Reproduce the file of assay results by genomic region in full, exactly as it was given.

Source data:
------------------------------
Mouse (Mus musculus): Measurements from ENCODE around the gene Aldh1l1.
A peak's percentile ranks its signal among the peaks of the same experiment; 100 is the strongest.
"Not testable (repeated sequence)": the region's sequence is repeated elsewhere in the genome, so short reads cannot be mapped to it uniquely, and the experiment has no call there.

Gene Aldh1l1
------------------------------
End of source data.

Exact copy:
Mouse (Mus musculus): Measurements from ENCODE around the gene Aldh1l1.
A peak's percentile ranks its signal among the peaks of the same experiment; 100 is the strongest.
"Not testable (repeated sequence)": the region's sequence is repeated elsewhere in the genome, so short reads cannot be mapped to it uniquely, and the experiment has no call there.

Gene Aldh1l1